Category: Adoptee's Search and reunion
The Biological Mother Is Only One Aspect Of Several Important Biological Family Connections To Explore
As the adoptee enters into the search or reunion phase of the adoption life cycle, The insight most important to the adoptee is that one person can not represent an entire tribe and (biological family).
The fact that a single person's presence, can not repair the absence of an entire family. Going blindly and solo into adoption reunion is preferred as no one can help you only interfere negatively. The adoptive parents should be excluded from initial meetings as the adoptee must make this soul searching journey on their very own. We are born alone and we die alone and if we were so unfortunate to have been adopted in the first place, this reunion experience explicitly belongs to the adoptee and the biological parent. The biological mother is not the only person to reunite with and she has no exclusive rights to your biological family as you belong to them and the entire biological family is your blood. The Maternal deprivation is not the only thing adoptee's are deprived of... we are deprived of maternal and paternal grandparents, aunts, uncles, cousins, most importantly sisters and brothers. The deprivation of sibling relationships are
easier to heal and grow new relationships with. Aunts, uncles and other relatives may give us what our broken biological parents can not. It takes an entire family and a lot of time to gather our medical history,
and it takes an entire families different accounts of what, where, when, how and why to get at or near the truth of our own history. Some biological mothers as is mine are so broken and have used their lives to re-create the similarity of the adoption trauma because they never got over it and in many cases as relinquishing mothers age, the pain from adoption gains strength growing more painful each passing year. Some of these first mothers young lives were destroyed by the perpetrated adoption trauma that victimized them and rendered these young girls broken before they started to live. My own mother was so traumatized by my forced adoption that she lost decades of her life's memories. My own dear mother punished herself relentlessly, not allowing herself to care for her own children and as a senior citizen volunteer care-giver for the elderly baby's in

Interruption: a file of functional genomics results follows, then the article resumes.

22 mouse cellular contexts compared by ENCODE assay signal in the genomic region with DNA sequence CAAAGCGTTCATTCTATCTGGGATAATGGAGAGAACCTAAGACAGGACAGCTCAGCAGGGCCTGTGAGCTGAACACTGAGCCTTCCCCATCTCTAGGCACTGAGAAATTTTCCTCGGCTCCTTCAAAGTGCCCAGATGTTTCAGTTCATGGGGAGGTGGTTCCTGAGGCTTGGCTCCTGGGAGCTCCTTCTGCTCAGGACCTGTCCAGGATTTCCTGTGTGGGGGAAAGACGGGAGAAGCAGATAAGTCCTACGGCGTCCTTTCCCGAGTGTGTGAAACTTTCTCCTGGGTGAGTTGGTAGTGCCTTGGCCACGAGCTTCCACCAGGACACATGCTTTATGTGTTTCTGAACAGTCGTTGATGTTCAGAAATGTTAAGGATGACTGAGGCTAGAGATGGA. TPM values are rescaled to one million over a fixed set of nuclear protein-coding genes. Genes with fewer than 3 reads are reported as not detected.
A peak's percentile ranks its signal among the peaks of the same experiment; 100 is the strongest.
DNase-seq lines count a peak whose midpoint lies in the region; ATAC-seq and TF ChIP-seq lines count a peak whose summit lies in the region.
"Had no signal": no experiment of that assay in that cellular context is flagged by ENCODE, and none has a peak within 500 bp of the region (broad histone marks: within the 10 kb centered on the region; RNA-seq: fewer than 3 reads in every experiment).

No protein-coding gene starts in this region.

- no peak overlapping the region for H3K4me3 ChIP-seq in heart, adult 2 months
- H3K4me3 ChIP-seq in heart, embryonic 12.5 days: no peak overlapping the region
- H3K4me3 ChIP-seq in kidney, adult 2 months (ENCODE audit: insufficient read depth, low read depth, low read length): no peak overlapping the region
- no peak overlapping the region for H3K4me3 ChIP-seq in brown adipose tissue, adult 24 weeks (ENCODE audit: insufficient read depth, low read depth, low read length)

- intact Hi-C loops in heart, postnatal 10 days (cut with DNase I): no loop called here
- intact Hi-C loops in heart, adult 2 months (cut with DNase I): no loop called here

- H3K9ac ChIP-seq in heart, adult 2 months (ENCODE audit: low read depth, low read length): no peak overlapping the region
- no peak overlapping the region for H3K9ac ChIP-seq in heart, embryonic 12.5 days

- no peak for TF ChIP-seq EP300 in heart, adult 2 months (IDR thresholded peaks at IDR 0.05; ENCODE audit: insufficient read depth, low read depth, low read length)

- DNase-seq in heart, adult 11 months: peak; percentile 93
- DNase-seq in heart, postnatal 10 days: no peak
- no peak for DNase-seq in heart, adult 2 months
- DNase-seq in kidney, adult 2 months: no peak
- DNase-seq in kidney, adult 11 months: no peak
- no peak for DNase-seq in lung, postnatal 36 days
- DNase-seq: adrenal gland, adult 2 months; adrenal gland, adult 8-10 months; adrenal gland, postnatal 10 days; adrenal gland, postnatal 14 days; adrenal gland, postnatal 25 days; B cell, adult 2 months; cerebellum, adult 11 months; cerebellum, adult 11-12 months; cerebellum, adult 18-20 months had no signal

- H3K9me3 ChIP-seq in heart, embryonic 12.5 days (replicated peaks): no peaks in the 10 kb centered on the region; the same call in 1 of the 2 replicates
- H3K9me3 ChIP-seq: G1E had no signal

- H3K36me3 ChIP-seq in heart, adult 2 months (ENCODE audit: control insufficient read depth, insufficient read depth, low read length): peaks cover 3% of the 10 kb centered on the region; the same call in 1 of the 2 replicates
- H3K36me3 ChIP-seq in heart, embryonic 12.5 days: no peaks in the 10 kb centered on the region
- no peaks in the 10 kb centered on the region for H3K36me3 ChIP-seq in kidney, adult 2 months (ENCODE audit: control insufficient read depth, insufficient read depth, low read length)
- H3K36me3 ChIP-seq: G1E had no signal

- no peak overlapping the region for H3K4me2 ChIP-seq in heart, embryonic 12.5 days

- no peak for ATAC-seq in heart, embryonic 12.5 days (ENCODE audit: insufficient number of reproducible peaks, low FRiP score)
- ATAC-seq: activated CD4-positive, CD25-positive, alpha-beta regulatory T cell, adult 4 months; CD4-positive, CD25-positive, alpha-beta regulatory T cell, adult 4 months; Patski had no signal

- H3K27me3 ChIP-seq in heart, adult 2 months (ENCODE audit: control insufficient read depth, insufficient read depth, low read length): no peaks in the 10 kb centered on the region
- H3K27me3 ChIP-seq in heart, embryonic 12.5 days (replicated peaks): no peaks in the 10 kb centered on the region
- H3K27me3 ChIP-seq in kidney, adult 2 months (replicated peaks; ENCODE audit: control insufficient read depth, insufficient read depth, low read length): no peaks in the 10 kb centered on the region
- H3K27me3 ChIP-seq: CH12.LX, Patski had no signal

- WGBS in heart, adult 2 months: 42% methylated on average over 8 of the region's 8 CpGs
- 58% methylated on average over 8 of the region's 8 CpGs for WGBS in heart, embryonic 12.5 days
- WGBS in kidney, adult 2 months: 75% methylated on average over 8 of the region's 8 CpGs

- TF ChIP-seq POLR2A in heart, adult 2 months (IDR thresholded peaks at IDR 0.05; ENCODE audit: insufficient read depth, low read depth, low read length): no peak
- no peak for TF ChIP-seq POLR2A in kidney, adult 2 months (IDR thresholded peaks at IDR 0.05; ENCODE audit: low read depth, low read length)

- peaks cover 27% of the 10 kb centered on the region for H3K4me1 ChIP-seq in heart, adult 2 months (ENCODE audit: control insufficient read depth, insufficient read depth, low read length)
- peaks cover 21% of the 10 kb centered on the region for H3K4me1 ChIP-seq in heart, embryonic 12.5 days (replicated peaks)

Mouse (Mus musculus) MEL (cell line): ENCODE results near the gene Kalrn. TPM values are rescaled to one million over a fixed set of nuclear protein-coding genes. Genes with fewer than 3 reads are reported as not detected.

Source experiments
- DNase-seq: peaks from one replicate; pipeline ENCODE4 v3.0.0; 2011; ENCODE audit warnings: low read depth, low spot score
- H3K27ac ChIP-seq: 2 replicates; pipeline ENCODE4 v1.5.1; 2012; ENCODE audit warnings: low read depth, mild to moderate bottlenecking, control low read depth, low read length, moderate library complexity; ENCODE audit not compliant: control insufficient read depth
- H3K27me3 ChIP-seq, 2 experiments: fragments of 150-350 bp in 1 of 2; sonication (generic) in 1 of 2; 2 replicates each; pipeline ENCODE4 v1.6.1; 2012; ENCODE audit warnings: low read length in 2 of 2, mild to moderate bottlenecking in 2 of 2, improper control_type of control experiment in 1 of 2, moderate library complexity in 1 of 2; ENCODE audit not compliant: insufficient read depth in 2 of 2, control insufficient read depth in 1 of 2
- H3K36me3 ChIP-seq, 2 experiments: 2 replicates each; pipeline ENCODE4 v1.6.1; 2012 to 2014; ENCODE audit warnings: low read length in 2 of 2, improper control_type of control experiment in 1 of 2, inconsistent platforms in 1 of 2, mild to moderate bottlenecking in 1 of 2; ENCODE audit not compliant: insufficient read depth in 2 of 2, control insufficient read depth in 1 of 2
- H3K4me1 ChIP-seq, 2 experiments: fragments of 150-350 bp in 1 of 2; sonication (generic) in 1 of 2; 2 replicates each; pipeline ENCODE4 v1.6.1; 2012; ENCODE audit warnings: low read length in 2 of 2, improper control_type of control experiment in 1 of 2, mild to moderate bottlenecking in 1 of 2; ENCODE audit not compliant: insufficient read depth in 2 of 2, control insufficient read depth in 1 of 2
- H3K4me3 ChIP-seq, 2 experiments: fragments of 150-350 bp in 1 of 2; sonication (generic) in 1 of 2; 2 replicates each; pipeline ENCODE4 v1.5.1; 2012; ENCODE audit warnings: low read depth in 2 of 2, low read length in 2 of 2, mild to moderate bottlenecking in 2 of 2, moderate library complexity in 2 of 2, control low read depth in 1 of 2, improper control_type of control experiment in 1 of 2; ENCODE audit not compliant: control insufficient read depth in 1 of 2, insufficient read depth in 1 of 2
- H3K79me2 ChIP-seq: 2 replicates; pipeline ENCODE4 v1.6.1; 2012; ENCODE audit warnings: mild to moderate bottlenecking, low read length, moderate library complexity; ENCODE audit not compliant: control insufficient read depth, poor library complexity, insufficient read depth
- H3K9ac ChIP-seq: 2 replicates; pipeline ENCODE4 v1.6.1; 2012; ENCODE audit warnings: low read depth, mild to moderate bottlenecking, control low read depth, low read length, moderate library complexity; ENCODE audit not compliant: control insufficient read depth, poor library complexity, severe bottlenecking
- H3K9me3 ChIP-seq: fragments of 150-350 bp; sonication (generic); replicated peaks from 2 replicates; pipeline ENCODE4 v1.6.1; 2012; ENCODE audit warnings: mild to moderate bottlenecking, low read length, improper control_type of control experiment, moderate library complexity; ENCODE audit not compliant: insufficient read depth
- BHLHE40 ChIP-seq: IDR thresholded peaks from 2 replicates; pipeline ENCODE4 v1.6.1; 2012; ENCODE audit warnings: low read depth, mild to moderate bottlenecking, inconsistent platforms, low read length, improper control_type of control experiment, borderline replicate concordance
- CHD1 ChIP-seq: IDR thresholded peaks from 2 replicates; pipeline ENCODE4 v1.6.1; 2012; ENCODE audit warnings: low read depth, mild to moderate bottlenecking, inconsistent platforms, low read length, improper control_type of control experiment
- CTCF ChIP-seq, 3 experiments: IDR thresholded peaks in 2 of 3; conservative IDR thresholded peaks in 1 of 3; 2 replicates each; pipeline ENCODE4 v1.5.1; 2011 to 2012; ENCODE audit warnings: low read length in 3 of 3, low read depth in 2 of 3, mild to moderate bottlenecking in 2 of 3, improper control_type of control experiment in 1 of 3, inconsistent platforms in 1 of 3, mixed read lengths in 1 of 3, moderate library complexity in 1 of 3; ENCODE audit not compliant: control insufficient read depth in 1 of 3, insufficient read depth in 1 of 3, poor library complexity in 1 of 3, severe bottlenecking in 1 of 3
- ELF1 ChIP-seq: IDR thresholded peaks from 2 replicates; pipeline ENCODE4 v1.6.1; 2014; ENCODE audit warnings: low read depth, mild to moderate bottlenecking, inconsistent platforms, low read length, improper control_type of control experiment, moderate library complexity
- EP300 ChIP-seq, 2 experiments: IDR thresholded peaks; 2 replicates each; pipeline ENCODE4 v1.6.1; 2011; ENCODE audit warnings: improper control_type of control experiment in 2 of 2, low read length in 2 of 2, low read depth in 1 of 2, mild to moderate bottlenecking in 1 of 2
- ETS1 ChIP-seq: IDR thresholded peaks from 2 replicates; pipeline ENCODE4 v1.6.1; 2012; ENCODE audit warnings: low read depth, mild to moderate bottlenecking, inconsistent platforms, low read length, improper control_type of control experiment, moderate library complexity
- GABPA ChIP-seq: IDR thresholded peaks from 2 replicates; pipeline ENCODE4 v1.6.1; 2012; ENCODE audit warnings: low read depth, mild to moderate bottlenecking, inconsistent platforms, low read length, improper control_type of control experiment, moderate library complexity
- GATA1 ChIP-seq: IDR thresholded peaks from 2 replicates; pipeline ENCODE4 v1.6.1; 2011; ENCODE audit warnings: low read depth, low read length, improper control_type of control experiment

a local convalescent home. She is re-creating the care giving that she did not allow herself to provide at the time when her babies were young. My mother perpetually creates the cycle of care that she was deprived of through the original assault on her ability to parent. Because of the extreme psychological denial, depravity and shame the biological mother has suffered, has caused loss of memory related dementia began in her early thirties. The psychopathy of unresolved psychological trauma is now proven through psychiatric science. Unfortunately my biological mother can not be healed from her narcissistic wounding trauma that caused early onset dementia. Although I am quite lucky to have such a network of biological family that has made up for what my own mother can not give me, her sisters can. My biological father, his four brothers, my paternal grandmother and grandfather all have been waiting for me since they found out I was stolen from their family. It is the most amazing thing in my life, for an adoptee to finally come home for the first time to myself. I am getting to know who I am through my relatives, my blood and my tribe. I finally have answers to who I am, where I come from. With this information of my real and authentic family roots. I now know where I come from, A long line reaching back to the 1690's Eastern United States Bird-town. South Carolina, North Carolina, Tennessee border's The Great Smokey Mountains, Indian Territory before the United States was established My ancestors lived and moved seasonally. Those with roots have never not known who they are, and discount this privilege to unknown adoptees without identity.
The importance of roots as people without them have no connection to the world or other people. For the first time in my 45 years of life, I now have direction, purpose and Identity. I am no longer keeping my head above water, keeping myself from sinking...I can now swim, with the aid of my entire genealogical family. Just knowing who you are makes life worth living.